• Do not offer anything other than Scripture. Biblical counseling, even for unbelievers, is designed for lasting outcomes, not temporal relief. The counselor must not provide a psychological substitution for the truth when salvation is at hand.

 

  • It is good to interact with non-Christians. The Lord came to those needing help, not those who felt they did not. Many pre-believers know that I’m a Christian; I do not so-called “hit them over the head with the Bible.” But preferably with compassion, knowing that I was a pre-believer lost in this world abusing drugs and alcohol years ago. I would be a hypocrite to talk down to anyone. We are all sinners saved by God’s grace.  Sometimes pre-believers come to me on my website asking questions and seeking advice. There is a different way of approaching those who don’t know God’s Word.

 

 


About Unbelievers (I prefer using the term “Pre-Believer”)

  • A pre-believer does not understand the things of the Spirit (1 Corinthians 2:14).
  • They may perceive spiritual stuff as dumb (1 Corinthians 1:18).
  • Some could be easily offended by Christianity (1 Corinthians 1:23; Psalm 119:165).
  • Pre-believers are not enabled, empowered, or illuminated by the Spirit of God (John 16:12-15).
  • They have no context or ability to experience sustainable change by God’s Word (John 17:17).
  • Those who do not believe live under the Father’s wrath (John 3:36).
  • Some pre-believers could be a mocker of the Word of God (2 Peter 3:3-4).

 

 


 

Important Practical Reminders!

1. Don’t Assume That Their Time With You Is Meant For An Evangelistic Ambush

Christians have a reputation, whether valid or not, for hijacking awkward moments in non-believers’ lives and turning them into an open door for proselytization. Be sensitive to their surface needs as you prayerfully seek direction from God about the needs of their souls.

2.  When People Seek Counsel, Really Slow Down And Listen Intently

This step applies to more situations than just our discussion today! We Christians tend to speak more quickly than we listen. Additionally, we also hear sometimes only find a way to give a rebuttal or clarify something being said to us by non-believers. Hurting people sometimes say things they don’t mean, or which are inaccurate or even, in our opinion, ungodly. Non-believers can be refreshingly honest about their doubts toward or anger with God. Avoid turning their inspirational words into an argument. They come to seek counsel, not a debate.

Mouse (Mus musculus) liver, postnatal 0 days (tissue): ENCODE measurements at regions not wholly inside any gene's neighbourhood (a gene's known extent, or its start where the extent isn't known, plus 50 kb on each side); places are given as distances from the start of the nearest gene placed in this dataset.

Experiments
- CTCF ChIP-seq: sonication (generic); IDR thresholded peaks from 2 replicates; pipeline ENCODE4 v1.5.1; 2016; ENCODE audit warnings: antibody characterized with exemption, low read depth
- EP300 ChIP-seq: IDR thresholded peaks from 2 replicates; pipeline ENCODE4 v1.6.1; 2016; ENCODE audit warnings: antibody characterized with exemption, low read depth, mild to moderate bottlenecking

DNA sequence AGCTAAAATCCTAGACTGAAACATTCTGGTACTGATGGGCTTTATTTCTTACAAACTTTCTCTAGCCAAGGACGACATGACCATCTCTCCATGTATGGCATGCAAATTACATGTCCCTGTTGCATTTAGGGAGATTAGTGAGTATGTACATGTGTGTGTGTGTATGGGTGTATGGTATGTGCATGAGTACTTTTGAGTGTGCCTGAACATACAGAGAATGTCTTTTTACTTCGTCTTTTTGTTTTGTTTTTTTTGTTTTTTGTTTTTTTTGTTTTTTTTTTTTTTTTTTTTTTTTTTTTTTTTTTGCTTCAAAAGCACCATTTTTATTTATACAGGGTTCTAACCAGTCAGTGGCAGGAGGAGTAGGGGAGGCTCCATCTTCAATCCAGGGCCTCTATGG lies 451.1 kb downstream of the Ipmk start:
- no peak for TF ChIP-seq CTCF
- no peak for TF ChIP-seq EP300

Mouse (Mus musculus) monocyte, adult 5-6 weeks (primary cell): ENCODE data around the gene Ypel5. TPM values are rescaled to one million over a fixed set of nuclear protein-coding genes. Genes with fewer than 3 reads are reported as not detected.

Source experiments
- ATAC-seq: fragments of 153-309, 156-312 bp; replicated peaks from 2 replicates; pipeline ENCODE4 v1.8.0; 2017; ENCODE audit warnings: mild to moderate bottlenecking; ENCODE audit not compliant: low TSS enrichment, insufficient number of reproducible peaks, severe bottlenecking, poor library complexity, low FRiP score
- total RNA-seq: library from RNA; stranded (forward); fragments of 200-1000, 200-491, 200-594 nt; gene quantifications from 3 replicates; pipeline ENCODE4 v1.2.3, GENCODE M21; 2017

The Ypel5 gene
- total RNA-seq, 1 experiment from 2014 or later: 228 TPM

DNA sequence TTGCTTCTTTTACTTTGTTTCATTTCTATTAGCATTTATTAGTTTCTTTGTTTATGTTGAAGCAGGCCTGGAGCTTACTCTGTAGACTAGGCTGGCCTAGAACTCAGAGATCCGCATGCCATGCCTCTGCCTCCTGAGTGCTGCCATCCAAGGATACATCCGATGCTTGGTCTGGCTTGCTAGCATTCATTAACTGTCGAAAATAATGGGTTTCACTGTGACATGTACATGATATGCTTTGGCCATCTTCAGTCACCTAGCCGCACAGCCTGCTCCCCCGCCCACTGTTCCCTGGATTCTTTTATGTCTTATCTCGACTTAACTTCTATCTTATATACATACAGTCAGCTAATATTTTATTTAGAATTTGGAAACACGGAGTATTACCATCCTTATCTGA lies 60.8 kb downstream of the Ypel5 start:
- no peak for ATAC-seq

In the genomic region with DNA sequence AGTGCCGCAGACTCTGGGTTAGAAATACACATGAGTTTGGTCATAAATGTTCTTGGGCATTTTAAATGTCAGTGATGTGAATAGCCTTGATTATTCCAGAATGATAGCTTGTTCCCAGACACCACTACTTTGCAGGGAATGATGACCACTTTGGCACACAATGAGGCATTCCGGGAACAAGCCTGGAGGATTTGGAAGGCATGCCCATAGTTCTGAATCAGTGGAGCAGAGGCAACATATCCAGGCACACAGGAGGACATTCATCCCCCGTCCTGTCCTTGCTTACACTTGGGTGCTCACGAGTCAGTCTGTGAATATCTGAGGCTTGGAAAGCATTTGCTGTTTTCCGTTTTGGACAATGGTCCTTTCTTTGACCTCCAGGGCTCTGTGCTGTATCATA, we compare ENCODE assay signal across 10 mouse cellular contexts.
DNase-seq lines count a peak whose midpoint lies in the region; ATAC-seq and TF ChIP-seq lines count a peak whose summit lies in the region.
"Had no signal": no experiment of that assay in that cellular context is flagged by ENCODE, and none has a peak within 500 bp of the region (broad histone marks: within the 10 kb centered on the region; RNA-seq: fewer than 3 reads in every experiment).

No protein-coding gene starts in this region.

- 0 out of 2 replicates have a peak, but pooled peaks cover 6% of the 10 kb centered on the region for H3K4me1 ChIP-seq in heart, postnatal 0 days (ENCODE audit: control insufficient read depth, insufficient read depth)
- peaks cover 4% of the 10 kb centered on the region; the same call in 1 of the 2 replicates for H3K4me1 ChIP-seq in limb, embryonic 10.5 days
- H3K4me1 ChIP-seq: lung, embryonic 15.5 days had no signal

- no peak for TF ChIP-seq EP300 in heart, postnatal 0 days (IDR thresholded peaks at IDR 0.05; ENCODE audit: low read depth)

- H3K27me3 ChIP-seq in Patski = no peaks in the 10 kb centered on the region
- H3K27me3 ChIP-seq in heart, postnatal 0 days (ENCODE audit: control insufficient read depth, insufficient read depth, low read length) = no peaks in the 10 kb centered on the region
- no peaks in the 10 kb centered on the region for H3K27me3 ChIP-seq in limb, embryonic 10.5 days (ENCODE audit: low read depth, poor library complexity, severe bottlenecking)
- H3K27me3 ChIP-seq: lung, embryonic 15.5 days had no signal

3.  Present To Them Objective Hope

Christians know that God loves our non-believing friends and family members. They may not share our confidence in God’s love, but we know He cares for them. Look for ways to gently share how God has come alongside you in times of heartbreak, doubt, or pain. Tell them your own story if the opportunity arises, leaving off that grappling hook to reel them in to see things the same way you do. All humans share one thing: we have all known pain and suffering.

4. Never Forget That There Is Only One Savior (That Savior Is Not You!)

You likely cannot fix their dilemma. You probably won’t be able to make all the pain disappear. Their fear will not magically disappear simply because you care for them. Jesus ultimately has to do the heavy lifting in times of struggle, so you can be free to serve your non-believing friend, family member, or acquaintance without any sense of guilt or failure if things do not immediately change for them. God will use you in those lives, contingent more on your availability than your ability. Do not fear messing things up; you will not create any catastrophe as long as you are intentionally loving, relationally sensitive, and sincerely compassionate.
When people seek wise counsel, point them to Jesus as their source of wisdom and healing, rather than looking to you for the answers.